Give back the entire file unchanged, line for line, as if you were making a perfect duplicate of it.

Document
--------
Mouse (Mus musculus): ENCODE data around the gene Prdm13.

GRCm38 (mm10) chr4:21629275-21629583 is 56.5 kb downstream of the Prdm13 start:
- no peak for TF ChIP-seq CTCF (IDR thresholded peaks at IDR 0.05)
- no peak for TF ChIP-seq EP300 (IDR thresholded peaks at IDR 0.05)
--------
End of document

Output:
Mouse (Mus musculus): ENCODE data around the gene Prdm13.

GRCm38 (mm10) chr4:21629275-21629583 is 56.5 kb downstream of the Prdm13 start:
- no peak for TF ChIP-seq CTCF (IDR thresholded peaks at IDR 0.05)
- no peak for TF ChIP-seq EP300 (IDR thresholded peaks at IDR 0.05)